The above described and other features are exemplified by the following Figures and detailed description.
Embodiments will now be described by way of example only, with reference to the accompanying drawings which are meant to be exemplary, not limiting, and wherein like elements are numbered alike in several Figures, in which:
Stochastic resonance can be used to beat the quantization limit of the camera, resulting in a two orders of magnitude improvement in the thermal resolution. Additionally, the 2-D, CCD-based, stochastic resonance enhanced thermoreflectance imaging technique can achieve a 10 mK thermal resolution.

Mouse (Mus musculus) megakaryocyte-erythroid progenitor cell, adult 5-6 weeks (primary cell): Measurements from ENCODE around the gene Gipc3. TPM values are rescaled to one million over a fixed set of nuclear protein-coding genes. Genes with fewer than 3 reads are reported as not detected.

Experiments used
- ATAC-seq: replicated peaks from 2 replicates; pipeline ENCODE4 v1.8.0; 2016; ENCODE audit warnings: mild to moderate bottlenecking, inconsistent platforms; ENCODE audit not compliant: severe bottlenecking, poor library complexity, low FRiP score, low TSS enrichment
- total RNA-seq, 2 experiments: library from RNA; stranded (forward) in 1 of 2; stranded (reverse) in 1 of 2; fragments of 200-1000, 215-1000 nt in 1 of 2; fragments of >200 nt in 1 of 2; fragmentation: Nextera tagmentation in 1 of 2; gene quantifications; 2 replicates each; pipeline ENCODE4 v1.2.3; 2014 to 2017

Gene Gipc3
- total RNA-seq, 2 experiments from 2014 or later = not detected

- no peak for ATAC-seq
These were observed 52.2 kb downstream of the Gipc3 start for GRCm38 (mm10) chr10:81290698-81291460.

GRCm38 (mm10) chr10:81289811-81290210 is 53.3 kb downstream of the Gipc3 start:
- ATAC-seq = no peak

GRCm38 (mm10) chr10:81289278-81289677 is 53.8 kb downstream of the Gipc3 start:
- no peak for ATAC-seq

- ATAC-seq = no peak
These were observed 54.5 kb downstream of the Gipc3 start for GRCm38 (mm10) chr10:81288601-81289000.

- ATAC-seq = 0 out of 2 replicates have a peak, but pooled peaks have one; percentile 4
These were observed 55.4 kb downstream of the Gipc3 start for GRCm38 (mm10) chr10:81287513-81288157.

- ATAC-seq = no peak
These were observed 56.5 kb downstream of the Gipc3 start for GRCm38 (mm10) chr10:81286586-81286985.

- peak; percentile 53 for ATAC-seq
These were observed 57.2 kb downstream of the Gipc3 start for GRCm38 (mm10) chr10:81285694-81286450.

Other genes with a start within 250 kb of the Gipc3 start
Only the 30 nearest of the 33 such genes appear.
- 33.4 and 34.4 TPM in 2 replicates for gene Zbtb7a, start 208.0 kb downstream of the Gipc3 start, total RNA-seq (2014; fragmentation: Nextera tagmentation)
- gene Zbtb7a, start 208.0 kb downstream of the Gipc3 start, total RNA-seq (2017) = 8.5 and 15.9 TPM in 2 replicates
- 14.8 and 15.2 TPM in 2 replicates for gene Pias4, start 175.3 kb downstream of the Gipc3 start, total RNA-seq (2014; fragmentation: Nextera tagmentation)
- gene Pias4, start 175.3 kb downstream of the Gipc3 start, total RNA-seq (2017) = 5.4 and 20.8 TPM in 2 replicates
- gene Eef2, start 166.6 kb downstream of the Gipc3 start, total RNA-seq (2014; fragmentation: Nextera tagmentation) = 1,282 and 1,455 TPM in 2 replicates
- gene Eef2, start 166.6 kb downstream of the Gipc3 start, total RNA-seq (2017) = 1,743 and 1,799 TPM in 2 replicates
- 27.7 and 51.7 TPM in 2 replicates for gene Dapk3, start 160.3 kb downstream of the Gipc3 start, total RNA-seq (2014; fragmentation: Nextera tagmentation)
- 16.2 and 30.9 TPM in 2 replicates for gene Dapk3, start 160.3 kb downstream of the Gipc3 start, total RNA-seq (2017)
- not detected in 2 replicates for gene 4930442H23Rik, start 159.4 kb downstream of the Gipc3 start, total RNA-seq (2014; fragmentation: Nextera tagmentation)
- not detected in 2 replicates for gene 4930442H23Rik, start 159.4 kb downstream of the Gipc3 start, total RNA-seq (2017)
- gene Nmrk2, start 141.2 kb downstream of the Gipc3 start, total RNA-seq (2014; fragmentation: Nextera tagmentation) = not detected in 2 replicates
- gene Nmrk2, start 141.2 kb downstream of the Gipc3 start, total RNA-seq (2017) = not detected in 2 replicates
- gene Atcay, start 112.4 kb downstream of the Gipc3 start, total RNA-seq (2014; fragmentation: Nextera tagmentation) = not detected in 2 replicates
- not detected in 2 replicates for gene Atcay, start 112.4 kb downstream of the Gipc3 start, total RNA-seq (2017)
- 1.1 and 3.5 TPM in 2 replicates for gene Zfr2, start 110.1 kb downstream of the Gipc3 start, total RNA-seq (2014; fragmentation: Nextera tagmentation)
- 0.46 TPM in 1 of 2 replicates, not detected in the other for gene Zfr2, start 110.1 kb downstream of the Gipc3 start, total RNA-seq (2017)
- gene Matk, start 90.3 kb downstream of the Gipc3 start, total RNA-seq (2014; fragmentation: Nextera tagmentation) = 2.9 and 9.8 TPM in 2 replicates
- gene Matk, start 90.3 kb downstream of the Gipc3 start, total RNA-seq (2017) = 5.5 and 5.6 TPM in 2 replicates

The present method can be used for both thermal characterization of electronic, optoelectronic, and/or photonic devices, both at the surfaces and within an operating device, including imaging through transparent packaging. The method enables the production of a quasi three-dimensional (“3-D”) thermal characterization of the heat signature. In other words, at each interface of adjacent, different, refractive indices (e.g., at the top surface, at the bottom surface, at the interface of adjacent layers wherein the layers have different refractive indices, and so forth, also referred to as the “RI interface”) a portion of the light is reflected back. The light that is reflected back can be captured and employed to determine the heat signature of the component at that point. From the results a quasi 3-D thermal characterization can be formed. This method can be applied to a wide range of applications wherein the article has a sufficient degree of optical transmission to allow an adequate amount of light to be reflected from RI interface(s) (e.g., from the bottom surface through the article) to enable the present thermal characterization. (It is understood that a “sufficient amount” is based upon the sensitivity of the data acquisition device.) For example, articles can include photonic and optoelectronic devices (e.g., lasers, optical amplifiers, photovoltaics, solar cells, etc.), electronics (e.g., transistors, integrated circuits, etc.), and materials characterization (e.g., advanced composites, metals, ceramics, etc.). Application to electronic devices and circuits includes characterization of hot spots, defects, or other performance markers, from either side of a chip, including imaging through the substrate or examining a flip-chip bonded device. It can also be applied to general characterization of materials and structures, including mapping thermal conductances, identifying defects or delaminations, locating subsurface cracks, or identifying inclusions or contaminants.